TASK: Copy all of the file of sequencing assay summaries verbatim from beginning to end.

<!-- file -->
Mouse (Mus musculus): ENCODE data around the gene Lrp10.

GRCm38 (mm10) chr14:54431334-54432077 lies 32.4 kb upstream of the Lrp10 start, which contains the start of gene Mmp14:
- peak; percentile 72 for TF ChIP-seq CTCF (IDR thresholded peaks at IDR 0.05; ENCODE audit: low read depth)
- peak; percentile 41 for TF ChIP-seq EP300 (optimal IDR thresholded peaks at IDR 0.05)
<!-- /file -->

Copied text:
Mouse (Mus musculus): ENCODE data around the gene Lrp10.

GRCm38 (mm10) chr14:54431334-54432077 lies 32.4 kb upstream of the Lrp10 start, which contains the start of gene Mmp14:
- peak; percentile 72 for TF ChIP-seq CTCF (IDR thresholded peaks at IDR 0.05; ENCODE audit: low read depth)
- peak; percentile 41 for TF ChIP-seq EP300 (optimal IDR thresholded peaks at IDR 0.05)